Eagles Pride Golf Course is located at Joint Base Lewis-McChord in Washington’s South Puget Sound region. The 27-hole championship course was ranked one of the top ten military golf courses by Travel + Leisure and is open to the public. In addition to providing installation support to more than 40,000 active uniformed members of the armed services and about 15,000 civilian workers, JBLM supports 60,000 family members and nearly 30,000 military retirees living within 50 miles of the base.


    About Audubon International
    Audubon International is a 501(c)(3) not-for-profit organization dedicated to delivering high-quality environmental education and helping to implement sustainable natural resource management in all places where people live, work, and play. Through a set of award-winning environmental education and certification programs, incentive-based strategies, and public recognition, Audubon International empowers people and organizations to more sustainably manage land, water, wildlife, and other natural resources at levels ranging from individual properties to whole communities.

    For more information, contact Joellen Lampman at Audubon International, 120 Defreest Dr., Troy, NY 12180, USA, (518) 767-9051 x114, e-mail at joellen@auduboninternational.org, or visit the website at www.auduboninternational.org.

    ###

  • 03/28/2013 9:41 AM | Katie Hopkins (Administrator)

    PORT CHARLOTTE, FL – The private community of Riverwood, Florida has become the most recent community in Florida to join Audubon International’s Sustainable Communities Program. 


    By joining and participating in the Sustainable Communities Program, Riverwood will undergo and complete three stages in the multi-year certification process. This process includes completing an assessment, defining a long-term community vision, choosing sustainability indicators as a mechanism for fostering action and measuring success, and implementing the plan. Once Riverwood has demonstrated progress on its chosen goals, it will be eligible for designation as a Certified Audubon Sustainable Community.


    “We created this new Audubon volunteer committee with a goal to help direct our environmental efforts and create a long-term plan to preserve and enhance the environmental quality in Riverwood,” said Larry Lancette, chairman of the Community Association.


    The Sustainable Communities Program serves as a framework to merge economic and social considerations with the protection and enhancement of a community’s environmental characteristics.  Audubon International serves as a catalyst for citizen-driven planning and community actions, and facilitates partnerships with governmental agencies, businesses, academic institutions, and other organizations that provide local support and assistance to reach the goals envisioned in the community.  Working in this way, Riverwood will take a big picture approach to community growth and environmental protection.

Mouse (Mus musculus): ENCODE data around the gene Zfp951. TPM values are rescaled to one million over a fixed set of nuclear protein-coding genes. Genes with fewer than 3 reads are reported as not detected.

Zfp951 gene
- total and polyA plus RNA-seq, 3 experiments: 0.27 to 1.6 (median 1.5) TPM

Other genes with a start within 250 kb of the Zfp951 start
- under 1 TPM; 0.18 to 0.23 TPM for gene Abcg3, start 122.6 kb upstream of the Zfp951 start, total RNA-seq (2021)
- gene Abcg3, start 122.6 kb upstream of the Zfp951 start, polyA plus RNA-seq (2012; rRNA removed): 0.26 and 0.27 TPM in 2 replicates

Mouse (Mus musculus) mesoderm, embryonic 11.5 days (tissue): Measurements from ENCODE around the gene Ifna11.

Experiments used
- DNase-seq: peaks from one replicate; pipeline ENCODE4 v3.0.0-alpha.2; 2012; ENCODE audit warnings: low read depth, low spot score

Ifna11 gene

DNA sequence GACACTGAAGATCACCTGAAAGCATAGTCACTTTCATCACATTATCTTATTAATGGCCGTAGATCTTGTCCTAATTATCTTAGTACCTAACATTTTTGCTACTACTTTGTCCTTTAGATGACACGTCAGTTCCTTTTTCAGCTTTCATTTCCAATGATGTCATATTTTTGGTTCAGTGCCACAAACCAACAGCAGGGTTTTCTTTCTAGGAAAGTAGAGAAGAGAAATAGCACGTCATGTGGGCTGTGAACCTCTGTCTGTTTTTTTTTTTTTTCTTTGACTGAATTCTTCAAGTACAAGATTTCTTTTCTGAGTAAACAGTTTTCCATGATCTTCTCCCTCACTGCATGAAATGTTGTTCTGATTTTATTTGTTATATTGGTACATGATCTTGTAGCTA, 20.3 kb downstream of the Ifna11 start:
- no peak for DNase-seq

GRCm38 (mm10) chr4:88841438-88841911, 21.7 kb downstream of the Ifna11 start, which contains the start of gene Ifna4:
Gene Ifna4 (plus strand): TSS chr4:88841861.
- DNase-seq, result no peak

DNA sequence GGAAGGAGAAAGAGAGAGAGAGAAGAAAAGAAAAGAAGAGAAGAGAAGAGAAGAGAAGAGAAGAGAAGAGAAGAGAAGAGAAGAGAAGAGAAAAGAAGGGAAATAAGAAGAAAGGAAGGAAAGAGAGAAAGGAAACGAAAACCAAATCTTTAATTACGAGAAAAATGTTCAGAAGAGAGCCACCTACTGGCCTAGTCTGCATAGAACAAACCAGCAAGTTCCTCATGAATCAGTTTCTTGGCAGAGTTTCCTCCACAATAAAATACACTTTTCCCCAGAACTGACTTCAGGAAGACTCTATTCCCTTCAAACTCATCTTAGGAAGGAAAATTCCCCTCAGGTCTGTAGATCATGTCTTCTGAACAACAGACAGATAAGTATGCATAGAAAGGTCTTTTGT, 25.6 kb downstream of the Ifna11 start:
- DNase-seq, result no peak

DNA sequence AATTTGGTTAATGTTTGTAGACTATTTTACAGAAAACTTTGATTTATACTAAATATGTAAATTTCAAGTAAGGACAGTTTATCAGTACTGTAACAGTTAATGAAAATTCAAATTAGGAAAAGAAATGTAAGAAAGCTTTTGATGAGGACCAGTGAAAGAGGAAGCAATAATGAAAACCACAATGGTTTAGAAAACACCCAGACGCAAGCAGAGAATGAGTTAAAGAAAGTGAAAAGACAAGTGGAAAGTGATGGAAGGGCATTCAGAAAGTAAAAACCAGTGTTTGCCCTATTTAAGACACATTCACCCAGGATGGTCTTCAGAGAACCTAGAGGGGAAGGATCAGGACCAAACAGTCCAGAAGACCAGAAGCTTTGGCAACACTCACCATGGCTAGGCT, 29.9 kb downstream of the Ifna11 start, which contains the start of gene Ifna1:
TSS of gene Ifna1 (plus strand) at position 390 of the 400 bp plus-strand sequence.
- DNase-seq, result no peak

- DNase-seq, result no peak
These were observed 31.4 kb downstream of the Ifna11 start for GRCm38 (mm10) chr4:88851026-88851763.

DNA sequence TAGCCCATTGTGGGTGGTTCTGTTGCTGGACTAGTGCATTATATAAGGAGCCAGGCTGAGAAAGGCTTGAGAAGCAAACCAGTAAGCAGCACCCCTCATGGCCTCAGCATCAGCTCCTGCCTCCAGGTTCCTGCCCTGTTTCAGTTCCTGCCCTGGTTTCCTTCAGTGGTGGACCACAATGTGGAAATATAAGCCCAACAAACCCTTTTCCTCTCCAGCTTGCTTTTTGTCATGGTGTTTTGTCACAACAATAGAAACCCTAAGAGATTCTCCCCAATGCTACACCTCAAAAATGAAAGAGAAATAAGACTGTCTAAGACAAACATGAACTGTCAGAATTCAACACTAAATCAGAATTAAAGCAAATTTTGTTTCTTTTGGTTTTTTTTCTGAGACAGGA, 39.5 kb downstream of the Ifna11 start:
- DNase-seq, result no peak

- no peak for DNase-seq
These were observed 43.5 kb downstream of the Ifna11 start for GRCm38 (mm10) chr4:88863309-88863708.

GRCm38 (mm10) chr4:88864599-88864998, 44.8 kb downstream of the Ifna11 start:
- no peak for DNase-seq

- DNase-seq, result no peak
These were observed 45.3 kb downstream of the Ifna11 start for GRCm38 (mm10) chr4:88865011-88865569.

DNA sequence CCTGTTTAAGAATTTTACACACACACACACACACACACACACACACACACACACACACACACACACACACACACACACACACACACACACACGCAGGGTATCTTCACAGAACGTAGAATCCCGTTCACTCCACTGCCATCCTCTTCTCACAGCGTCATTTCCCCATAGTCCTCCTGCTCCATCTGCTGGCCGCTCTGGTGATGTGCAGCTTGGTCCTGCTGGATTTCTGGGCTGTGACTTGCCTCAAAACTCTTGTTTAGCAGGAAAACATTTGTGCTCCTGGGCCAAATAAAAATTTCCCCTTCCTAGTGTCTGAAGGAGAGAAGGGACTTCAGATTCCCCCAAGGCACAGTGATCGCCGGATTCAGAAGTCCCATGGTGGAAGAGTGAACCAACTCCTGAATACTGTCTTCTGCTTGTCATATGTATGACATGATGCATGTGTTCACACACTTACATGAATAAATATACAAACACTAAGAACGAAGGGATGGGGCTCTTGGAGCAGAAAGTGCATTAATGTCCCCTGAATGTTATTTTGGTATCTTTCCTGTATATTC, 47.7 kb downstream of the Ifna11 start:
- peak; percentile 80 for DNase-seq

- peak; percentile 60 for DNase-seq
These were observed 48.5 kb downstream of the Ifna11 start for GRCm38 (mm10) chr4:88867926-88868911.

“Every community faces challenges, and over time, all communities undergo change.  At the same time, there are aspects of life and assets in each community that make it a great place to live,” said Sustainable Communities Program Manager, Joanna Nadeau. “The Sustainable Communities Program helps communities tackle those challenges and plan for change in a way that fosters a vibrant local economy while maintaining a healthy environment and high quality of life. This is the concept of sustainability, which Audubon International views as the foundation for quality communities of today and tomorrow. We want to harness the best of what Riverwood is today, and plan for the best of what Riverwood can be tomorrow.”


    Riverwood, located just one hour from Fort Myers, FL, has a vibrant community of more than 2,600 property owners who determine the community’s priorities. They have determined a major priority is the ecological sensitivity of the area, which includes an eagle preserve and bird sanctuary. Located next to the “wild and scenic” Myakka River and including a private beach club, Riverwood’s 1,300 acres stands as a reminder of the natural Florida coastline. Its expansive, quiet beaches and pristine dunes along the Florida coast are home to a spectacular range of wildlife and a thriving ecosystem. In addition to the natural landscape, residents and guests can also enjoy a 4.5 Star golf course that is a member of the Audubon Cooperative Sanctuary System, fitness and tennis facilities, Olympic swimming pool, dining, and many other world-class amenities.




  • 02/22/2013 11:11 AM | Katie Hopkins (Administrator)

    Audubon International is excited to announce it has relocated to its newly purchased headquarters situated in the Rensselaer Technology Park in Troy, New York. The organization officially began operating out of the new space on February 18.